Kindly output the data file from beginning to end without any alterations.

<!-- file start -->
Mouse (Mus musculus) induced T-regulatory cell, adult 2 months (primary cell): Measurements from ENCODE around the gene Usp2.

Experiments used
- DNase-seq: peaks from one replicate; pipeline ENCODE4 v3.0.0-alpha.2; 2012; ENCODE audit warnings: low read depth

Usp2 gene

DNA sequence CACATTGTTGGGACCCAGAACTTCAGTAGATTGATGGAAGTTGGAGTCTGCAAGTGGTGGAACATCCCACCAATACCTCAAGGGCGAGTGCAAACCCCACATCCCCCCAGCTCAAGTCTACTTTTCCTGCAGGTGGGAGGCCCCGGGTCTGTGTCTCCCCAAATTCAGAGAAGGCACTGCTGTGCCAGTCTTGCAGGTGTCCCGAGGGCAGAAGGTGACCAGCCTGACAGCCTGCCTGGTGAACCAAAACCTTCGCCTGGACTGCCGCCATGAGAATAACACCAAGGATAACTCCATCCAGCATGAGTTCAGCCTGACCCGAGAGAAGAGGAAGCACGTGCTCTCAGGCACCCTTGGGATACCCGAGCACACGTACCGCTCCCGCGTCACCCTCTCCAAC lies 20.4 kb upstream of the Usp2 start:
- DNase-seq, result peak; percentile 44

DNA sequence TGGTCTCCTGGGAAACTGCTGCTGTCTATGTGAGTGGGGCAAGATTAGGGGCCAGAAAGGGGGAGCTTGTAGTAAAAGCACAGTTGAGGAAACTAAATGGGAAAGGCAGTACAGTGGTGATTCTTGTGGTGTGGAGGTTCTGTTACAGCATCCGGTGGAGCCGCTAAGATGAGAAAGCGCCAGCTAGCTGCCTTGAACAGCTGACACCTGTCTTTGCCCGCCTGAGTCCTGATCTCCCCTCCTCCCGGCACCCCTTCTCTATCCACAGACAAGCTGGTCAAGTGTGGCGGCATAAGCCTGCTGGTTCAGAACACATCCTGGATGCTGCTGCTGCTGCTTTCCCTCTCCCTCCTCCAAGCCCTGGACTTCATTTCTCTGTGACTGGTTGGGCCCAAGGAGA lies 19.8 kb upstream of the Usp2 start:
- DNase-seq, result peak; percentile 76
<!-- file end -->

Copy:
Mouse (Mus musculus) induced T-regulatory cell, adult 2 months (primary cell): Measurements from ENCODE around the gene Usp2.

Experiments used
- DNase-seq: peaks from one replicate; pipeline ENCODE4 v3.0.0-alpha.2; 2012; ENCODE audit warnings: low read depth

Usp2 gene

DNA sequence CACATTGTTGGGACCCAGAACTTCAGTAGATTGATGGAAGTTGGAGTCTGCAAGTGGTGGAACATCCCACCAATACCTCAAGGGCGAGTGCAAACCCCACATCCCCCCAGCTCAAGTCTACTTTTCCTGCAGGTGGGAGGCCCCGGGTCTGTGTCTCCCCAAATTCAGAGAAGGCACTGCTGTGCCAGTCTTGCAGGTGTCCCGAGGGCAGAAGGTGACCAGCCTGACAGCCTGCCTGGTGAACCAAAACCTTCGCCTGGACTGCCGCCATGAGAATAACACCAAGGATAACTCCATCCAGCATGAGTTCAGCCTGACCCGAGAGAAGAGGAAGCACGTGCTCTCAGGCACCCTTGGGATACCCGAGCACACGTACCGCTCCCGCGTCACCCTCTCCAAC lies 20.4 kb upstream of the Usp2 start:
- DNase-seq, result peak; percentile 44

DNA sequence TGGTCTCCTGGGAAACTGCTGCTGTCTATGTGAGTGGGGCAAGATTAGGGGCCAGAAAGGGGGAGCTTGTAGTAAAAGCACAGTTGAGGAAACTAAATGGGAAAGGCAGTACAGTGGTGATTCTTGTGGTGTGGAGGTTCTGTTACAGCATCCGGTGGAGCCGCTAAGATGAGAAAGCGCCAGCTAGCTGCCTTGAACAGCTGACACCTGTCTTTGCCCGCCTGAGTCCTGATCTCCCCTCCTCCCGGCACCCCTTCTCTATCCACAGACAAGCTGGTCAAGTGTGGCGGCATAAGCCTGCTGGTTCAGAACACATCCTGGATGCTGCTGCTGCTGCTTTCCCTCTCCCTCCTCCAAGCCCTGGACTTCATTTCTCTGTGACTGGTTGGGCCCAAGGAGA lies 19.8 kb upstream of the Usp2 start:
- DNase-seq, result peak; percentile 76